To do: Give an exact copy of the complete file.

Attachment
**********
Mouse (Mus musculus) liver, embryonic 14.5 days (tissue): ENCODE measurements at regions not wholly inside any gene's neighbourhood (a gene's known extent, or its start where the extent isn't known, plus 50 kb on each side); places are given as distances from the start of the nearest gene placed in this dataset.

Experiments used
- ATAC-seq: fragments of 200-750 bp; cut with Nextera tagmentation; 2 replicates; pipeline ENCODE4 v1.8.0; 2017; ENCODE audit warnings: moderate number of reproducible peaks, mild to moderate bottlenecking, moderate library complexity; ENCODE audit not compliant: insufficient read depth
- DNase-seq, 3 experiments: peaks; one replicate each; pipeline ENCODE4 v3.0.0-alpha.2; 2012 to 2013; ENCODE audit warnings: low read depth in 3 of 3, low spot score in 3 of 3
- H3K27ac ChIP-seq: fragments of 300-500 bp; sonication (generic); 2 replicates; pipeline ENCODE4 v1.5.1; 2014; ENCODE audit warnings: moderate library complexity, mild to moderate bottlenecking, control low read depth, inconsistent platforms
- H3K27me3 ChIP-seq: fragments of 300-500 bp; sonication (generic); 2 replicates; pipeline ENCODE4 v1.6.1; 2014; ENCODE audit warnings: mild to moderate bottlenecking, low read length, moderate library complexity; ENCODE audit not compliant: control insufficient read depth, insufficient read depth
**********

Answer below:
Mouse (Mus musculus) liver, embryonic 14.5 days (tissue): ENCODE measurements at regions not wholly inside any gene's neighbourhood (a gene's known extent, or its start where the extent isn't known, plus 50 kb on each side); places are given as distances from the start of the nearest gene placed in this dataset.

Experiments used
- ATAC-seq: fragments of 200-750 bp; cut with Nextera tagmentation; 2 replicates; pipeline ENCODE4 v1.8.0; 2017; ENCODE audit warnings: moderate number of reproducible peaks, mild to moderate bottlenecking, moderate library complexity; ENCODE audit not compliant: insufficient read depth
- DNase-seq, 3 experiments: peaks; one replicate each; pipeline ENCODE4 v3.0.0-alpha.2; 2012 to 2013; ENCODE audit warnings: low read depth in 3 of 3, low spot score in 3 of 3
- H3K27ac ChIP-seq: fragments of 300-500 bp; sonication (generic); 2 replicates; pipeline ENCODE4 v1.5.1; 2014; ENCODE audit warnings: moderate library complexity, mild to moderate bottlenecking, control low read depth, inconsistent platforms
- H3K27me3 ChIP-seq: fragments of 300-500 bp; sonication (generic); 2 replicates; pipeline ENCODE4 v1.6.1; 2014; ENCODE audit warnings: mild to moderate bottlenecking, low read length, moderate library complexity; ENCODE audit not compliant: control insufficient read depth, insufficient read depth